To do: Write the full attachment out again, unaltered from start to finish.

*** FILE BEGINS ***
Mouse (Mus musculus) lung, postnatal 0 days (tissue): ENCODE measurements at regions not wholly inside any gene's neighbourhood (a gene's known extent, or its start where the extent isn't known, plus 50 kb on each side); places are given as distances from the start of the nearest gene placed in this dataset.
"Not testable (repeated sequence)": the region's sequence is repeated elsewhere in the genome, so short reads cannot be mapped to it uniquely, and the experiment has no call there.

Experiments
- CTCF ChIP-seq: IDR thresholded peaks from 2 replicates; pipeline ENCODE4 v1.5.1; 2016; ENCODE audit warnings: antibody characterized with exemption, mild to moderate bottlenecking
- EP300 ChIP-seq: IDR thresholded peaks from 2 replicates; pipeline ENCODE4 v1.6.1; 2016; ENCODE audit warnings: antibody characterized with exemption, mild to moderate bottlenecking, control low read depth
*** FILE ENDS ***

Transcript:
Mouse (Mus musculus) lung, postnatal 0 days (tissue): ENCODE measurements at regions not wholly inside any gene's neighbourhood (a gene's known extent, or its start where the extent isn't known, plus 50 kb on each side); places are given as distances from the start of the nearest gene placed in this dataset.
"Not testable (repeated sequence)": the region's sequence is repeated elsewhere in the genome, so short reads cannot be mapped to it uniquely, and the experiment has no call there.

Experiments
- CTCF ChIP-seq: IDR thresholded peaks from 2 replicates; pipeline ENCODE4 v1.5.1; 2016; ENCODE audit warnings: antibody characterized with exemption, mild to moderate bottlenecking
- EP300 ChIP-seq: IDR thresholded peaks from 2 replicates; pipeline ENCODE4 v1.6.1; 2016; ENCODE audit warnings: antibody characterized with exemption, mild to moderate bottlenecking, control low read depth